The story of eight years spent in the heart of Fleetwood Mac as the girlfriend of great guitarist/singer/songwriter Lindsey Buckingham is an anguished tale of talent, decency, drugs, riches, privilege and grief. If you like a good tale (and, probably, if you are female) then this is fascinating. Carol Ann Harris describes Buckingham as the 'Heathcliff of the band' and as 'half man and half pure music - savage, unformed and fundamentally dangerous'. All five members of the band seemed like decent people in many ways. But their talent and their wealth made them obsessive and gave them access to as much drink and drugs as they could take. The book charts their musical rise - from the launch of 'Rumours' - and their personal fall (into substance abuse, infighting, separations, ill health and other problems). They all tried to get away from each other at times. Carol Ann Harris writes near the end of how she viewed leaving the wealthy man who was Lindsey Buckingham. She writes"..everyone that I knew had a lot of money and they weren't happy. I just didn't want it."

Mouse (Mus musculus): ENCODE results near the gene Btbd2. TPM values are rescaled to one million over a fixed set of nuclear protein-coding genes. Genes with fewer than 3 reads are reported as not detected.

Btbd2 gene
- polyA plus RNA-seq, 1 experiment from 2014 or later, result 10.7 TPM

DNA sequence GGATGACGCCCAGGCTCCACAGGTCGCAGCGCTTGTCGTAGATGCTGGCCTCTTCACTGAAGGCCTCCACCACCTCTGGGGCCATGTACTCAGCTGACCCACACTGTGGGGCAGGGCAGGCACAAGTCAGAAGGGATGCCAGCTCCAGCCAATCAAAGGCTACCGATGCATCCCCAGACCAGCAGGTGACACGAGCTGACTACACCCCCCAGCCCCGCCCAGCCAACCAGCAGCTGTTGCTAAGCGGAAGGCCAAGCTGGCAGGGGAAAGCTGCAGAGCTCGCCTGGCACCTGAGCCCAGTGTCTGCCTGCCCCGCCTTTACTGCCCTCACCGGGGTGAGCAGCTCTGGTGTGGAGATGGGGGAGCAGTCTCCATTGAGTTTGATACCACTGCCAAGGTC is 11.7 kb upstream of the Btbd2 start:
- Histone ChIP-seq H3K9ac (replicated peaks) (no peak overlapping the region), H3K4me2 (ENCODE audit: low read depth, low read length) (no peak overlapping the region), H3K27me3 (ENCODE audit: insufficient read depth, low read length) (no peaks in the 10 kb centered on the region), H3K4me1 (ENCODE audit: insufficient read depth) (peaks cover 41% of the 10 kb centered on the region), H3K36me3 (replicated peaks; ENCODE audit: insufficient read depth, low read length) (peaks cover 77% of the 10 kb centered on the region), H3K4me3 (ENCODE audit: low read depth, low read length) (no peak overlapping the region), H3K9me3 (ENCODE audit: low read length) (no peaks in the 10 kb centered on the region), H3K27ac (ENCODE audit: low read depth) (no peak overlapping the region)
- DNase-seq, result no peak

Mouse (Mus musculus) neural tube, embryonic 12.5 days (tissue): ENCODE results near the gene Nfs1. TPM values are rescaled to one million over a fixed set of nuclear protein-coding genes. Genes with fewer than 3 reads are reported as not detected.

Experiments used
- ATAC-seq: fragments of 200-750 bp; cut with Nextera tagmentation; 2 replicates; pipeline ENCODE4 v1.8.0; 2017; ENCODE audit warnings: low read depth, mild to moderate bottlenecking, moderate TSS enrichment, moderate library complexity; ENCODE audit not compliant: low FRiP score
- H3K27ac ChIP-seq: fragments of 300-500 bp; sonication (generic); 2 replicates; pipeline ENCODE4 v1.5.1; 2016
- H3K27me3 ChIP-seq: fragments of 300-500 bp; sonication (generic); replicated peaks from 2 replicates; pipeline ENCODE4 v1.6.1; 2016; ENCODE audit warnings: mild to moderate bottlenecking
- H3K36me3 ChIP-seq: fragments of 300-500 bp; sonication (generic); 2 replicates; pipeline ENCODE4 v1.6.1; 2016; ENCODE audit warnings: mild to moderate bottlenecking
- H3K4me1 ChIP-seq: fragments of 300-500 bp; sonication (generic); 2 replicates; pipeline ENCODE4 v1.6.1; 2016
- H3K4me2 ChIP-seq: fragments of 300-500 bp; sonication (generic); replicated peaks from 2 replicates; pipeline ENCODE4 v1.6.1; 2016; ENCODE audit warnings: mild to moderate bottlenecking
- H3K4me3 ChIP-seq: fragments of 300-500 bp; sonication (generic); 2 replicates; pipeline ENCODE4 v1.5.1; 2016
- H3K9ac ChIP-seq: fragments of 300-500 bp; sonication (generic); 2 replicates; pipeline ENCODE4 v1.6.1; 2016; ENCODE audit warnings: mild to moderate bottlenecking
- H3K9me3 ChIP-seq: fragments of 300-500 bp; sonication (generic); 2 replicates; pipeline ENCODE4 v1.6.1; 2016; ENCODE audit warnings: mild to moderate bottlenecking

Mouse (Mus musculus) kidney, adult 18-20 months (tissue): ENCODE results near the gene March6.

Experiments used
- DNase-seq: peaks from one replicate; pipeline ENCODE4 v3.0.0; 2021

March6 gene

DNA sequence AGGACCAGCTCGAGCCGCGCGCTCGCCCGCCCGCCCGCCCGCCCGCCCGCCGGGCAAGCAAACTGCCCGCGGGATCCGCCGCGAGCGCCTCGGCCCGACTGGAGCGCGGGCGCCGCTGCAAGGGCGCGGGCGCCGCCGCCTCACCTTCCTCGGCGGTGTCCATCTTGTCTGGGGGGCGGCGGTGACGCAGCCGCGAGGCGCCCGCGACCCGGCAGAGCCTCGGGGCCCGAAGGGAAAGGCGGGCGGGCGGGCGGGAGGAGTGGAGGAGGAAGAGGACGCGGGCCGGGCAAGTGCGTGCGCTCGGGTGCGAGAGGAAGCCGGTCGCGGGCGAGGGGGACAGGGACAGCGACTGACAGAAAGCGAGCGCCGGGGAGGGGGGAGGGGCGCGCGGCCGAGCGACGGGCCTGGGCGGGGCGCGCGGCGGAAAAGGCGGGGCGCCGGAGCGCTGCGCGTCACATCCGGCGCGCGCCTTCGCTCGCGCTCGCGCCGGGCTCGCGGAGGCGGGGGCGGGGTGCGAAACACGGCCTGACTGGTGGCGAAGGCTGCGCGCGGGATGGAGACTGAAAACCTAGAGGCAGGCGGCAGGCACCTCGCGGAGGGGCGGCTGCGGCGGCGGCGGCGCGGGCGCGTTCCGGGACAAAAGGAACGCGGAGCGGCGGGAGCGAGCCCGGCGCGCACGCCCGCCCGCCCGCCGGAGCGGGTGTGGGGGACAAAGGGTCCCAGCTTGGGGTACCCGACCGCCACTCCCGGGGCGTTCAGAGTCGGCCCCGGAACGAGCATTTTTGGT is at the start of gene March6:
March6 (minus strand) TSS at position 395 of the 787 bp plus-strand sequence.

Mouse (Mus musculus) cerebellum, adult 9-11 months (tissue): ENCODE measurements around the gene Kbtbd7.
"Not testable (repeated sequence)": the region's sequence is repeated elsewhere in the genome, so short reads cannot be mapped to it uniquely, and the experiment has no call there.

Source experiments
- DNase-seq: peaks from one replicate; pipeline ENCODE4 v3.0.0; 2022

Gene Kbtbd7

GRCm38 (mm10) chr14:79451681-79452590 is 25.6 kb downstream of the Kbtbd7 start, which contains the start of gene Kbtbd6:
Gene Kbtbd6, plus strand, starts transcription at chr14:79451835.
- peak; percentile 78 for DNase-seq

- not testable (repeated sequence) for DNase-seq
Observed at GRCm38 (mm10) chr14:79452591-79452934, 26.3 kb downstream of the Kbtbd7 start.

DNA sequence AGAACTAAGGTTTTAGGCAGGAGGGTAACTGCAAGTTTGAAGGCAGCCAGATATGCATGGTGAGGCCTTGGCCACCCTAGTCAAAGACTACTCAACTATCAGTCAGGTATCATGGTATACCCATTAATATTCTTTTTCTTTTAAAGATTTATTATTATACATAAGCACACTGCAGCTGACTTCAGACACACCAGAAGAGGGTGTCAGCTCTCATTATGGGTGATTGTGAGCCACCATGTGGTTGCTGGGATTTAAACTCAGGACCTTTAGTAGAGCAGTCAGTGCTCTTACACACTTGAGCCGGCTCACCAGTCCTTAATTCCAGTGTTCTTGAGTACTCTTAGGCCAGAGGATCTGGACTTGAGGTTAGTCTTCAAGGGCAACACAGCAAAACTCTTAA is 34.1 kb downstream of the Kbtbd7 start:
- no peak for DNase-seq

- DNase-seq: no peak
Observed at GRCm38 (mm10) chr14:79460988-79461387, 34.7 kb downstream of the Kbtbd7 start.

on 13 August 2014
An intense insight into the world of Fleetwood Mac and an education on toxic relationships and how damaging these, along with fame, can be to a person. A must read for any Fleetwood fan and a fascinating story.
Eloquently written by Miss Harris, this book is able to both document the lives of some of the most interesting people and depict a magical fairy tale at the same time.
on 23 September 2015
I was given this book by a friend who knew I liked Fleetwood Mac, I found this book a better read than Visions, Dreams and Rumours by Zoe Howe which I had read a month previously. What was interesting was I had read VD&R first and both books give their accounts of the same incidences that happened but with each giving their side to the story, so when reading this I was mentally comparing versions.